Think about what makes you laugh—whether it is something from the distant past that you experienced in your family or with friends, or something more recent—whether it is a movie you love and find very funny or a comedian—just try to recall as best you can. Whenever you begin to develop fear around anticipation of something “bad” happening, immediately call one or more of these funny experiences to mind. Fear dissipates in the face of laughter because when we laugh, we relax and can gain perspective.
Put the correct perspective on fear as being that part of human behavior designed to protect you from falling from high places, the warning of loud noises, and other physical dangers like the potential bite of a rabid dog.
Fear that you essentially “manufacture” from imagining that something “bad” might happen diminishes the ability to grow, heal, and fight infections. When you allow this manufactured fear to dominate your emotional life, you are constantly triggering the release of adrenaline (part of the immune response) unnecessarily.
It is important to really face your fears so that you can let go of them. I would need details of your fears to help you help yourself. An example might be if you told me you were afraid of dying from cancer. I would need to probe deeper to help you find out what the true underlying fear is so that you could address that.
If you believe you can do this on your own, I recommend looking at the meditation and visualization CDs I have in my catalog and selecting one or more to start. Make meditation and visualization a daily part of your life so that you can gain and keep perspective on where “fear” belongs in your life.
You could consider finding a therapist, perhaps on referral from a trusted friend, who might be able to help you get started at looking very closely at your fears. You might discover that something was lacking in how you were parented leaving your “broken” in some ways. You can learn how to re-parent yourself and heal those wounds if they are there.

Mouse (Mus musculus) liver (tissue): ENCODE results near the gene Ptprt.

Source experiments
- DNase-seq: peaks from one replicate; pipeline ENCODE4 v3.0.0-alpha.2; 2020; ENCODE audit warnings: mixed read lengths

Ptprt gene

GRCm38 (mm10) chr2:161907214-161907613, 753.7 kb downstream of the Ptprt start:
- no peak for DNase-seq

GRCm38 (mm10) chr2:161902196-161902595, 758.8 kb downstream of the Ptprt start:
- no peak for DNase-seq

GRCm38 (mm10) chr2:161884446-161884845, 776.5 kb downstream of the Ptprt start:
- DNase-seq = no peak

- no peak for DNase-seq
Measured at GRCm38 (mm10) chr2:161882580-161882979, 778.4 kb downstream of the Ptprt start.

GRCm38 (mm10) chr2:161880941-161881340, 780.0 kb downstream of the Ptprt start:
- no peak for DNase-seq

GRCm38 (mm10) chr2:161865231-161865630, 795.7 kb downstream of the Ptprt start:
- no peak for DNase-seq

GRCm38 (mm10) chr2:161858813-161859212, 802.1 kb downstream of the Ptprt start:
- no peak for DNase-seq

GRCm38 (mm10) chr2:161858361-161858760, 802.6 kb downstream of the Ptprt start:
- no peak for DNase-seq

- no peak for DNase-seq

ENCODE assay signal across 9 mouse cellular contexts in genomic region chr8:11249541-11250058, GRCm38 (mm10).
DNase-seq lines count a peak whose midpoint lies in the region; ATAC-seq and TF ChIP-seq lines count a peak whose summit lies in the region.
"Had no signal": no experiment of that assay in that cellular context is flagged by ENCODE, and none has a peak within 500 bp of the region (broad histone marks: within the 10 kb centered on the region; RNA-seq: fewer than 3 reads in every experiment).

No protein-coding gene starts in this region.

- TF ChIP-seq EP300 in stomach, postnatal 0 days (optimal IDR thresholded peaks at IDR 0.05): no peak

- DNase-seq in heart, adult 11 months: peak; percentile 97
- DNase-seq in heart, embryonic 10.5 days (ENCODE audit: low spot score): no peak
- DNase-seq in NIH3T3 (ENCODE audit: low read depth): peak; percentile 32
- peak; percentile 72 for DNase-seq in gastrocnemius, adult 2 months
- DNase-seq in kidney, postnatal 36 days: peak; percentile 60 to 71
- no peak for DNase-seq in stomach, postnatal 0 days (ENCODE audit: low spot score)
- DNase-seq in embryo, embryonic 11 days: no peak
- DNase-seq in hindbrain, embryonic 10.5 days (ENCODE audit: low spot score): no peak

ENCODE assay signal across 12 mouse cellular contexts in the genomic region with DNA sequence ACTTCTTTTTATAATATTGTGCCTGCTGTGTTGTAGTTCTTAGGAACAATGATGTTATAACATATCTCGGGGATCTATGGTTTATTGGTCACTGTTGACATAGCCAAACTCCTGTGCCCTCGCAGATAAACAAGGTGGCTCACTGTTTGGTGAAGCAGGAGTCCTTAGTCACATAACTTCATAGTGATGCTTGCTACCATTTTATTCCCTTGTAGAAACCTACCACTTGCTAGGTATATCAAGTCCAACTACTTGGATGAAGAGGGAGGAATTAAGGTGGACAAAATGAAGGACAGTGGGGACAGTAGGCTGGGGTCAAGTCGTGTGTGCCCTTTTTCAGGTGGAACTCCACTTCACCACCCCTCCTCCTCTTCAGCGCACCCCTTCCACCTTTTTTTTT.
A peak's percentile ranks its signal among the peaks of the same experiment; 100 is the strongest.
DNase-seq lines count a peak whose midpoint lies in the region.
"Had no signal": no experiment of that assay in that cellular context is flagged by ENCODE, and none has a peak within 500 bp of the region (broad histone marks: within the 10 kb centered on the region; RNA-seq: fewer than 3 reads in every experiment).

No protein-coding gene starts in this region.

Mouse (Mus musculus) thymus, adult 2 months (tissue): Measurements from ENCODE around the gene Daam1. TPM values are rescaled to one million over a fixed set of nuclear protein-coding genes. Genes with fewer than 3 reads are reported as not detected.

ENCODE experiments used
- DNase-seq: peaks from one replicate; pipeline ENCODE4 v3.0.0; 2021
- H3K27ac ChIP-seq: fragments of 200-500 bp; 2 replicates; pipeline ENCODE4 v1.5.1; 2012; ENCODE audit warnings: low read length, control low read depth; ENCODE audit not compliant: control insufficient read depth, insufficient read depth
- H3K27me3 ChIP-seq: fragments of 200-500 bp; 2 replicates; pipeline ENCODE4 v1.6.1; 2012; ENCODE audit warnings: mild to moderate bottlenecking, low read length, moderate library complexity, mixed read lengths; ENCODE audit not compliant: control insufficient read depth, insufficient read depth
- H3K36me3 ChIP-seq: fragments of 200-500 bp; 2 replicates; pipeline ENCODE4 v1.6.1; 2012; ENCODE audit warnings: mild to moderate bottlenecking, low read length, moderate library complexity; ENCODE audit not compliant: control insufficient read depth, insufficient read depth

I also recommend that you read A Book of Miracles in which I have collected the powerful true stories of people who share their own transformative experiences. One thread of truth that comes clearly through many of these great stories is that today is all we really have—it is all about today, not tomorrow or next week, or next year. When you can really accept that and adopt it as your outlook on life, it is amazing how much you can accomplish and how little time there is for worry—worry is a useless activity. It takes precious time. When you think about life as “just today” there is absolutely no time to devote to worry. Finally, here are some “To do’s” for you:
- Let the child in you out and enjoy life;
- Love life and love your body; and
- Study the sages of the past and they will teach you with their wisdom.
Question for Bernie:
I am suffering from dementia (maybe Alzheimer’s). I am very depressed as I no longer am able to do the things I love like woodworking, etc. My life feels empty. I am 80-year-old and an MD. Any suggestions?
Yes, first of all, improve your brain’s nutrition.
Here are some ways to do that:
1. Non-prescription Prevagen
2. Prescription Axona
3. Add multiple nutrients with information from
Also, keep using your brain in games and puzzles. Find new hobby, take up painting (oils, watercolor, acrylic), learn to play a musical instrument, or if you already know how to play one, start playing regularly and even have a few family and friends over for a “recital.”